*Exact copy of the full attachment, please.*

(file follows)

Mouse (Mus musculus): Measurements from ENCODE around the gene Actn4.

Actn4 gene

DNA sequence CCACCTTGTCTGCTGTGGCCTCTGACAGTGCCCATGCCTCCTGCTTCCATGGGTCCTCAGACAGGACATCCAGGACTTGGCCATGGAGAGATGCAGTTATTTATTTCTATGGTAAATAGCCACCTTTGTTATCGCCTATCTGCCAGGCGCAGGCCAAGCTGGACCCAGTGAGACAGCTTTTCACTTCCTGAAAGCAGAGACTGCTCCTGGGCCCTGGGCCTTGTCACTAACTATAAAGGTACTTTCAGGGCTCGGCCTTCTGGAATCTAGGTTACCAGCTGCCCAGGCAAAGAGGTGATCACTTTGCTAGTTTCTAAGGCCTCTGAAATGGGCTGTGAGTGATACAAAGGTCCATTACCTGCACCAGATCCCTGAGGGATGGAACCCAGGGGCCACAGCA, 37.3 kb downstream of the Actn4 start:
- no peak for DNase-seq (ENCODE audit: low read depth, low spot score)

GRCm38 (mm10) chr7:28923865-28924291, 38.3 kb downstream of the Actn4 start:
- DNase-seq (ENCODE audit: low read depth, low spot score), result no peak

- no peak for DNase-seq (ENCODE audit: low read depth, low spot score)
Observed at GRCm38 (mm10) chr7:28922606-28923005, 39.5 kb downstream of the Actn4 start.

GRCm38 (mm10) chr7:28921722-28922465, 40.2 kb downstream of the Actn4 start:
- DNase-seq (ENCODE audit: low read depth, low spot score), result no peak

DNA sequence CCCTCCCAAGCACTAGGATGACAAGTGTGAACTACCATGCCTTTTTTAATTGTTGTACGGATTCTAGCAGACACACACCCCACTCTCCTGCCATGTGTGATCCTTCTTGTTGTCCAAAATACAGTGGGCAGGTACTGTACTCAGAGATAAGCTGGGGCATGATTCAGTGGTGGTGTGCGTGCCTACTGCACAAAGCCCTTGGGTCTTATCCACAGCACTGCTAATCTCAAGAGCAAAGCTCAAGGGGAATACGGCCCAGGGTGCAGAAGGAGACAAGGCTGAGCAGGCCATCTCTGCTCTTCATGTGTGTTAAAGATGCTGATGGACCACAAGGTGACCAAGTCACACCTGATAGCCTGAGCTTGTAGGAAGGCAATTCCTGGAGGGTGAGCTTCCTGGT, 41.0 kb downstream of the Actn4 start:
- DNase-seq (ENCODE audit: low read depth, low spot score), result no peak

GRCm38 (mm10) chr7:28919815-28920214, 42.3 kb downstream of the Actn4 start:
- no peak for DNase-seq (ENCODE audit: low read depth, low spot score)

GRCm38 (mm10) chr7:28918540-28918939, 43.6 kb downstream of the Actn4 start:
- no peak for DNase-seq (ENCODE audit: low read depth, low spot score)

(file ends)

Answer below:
Mouse (Mus musculus): Measurements from ENCODE around the gene Actn4.

Actn4 gene

DNA sequence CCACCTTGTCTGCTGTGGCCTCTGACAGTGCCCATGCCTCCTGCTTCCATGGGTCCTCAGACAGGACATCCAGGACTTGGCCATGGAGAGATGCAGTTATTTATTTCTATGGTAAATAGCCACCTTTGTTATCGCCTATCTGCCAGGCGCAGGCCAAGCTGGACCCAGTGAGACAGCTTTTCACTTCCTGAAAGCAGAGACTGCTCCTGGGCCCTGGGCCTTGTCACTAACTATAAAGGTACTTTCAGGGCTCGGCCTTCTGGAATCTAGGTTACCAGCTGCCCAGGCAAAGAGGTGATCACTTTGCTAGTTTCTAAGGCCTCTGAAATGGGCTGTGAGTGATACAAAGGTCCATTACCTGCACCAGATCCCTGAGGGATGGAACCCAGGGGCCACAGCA, 37.3 kb downstream of the Actn4 start:
- no peak for DNase-seq (ENCODE audit: low read depth, low spot score)

GRCm38 (mm10) chr7:28923865-28924291, 38.3 kb downstream of the Actn4 start:
- DNase-seq (ENCODE audit: low read depth, low spot score), result no peak

- no peak for DNase-seq (ENCODE audit: low read depth, low spot score)
Observed at GRCm38 (mm10) chr7:28922606-28923005, 39.5 kb downstream of the Actn4 start.

GRCm38 (mm10) chr7:28921722-28922465, 40.2 kb downstream of the Actn4 start:
- DNase-seq (ENCODE audit: low read depth, low spot score), result no peak

DNA sequence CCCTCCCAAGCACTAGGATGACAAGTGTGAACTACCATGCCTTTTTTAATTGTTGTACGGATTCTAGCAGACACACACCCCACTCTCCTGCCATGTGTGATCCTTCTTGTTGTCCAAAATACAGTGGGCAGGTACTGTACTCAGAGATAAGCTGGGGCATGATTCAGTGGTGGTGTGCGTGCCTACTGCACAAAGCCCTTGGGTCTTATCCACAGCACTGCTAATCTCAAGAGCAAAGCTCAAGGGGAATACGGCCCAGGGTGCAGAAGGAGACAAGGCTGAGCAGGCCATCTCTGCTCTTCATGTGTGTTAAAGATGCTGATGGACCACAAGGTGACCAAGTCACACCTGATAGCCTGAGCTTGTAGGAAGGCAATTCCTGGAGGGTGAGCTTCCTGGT, 41.0 kb downstream of the Actn4 start:
- DNase-seq (ENCODE audit: low read depth, low spot score), result no peak

GRCm38 (mm10) chr7:28919815-28920214, 42.3 kb downstream of the Actn4 start:
- no peak for DNase-seq (ENCODE audit: low read depth, low spot score)

GRCm38 (mm10) chr7:28918540-28918939, 43.6 kb downstream of the Actn4 start:
- no peak for DNase-seq (ENCODE audit: low read depth, low spot score)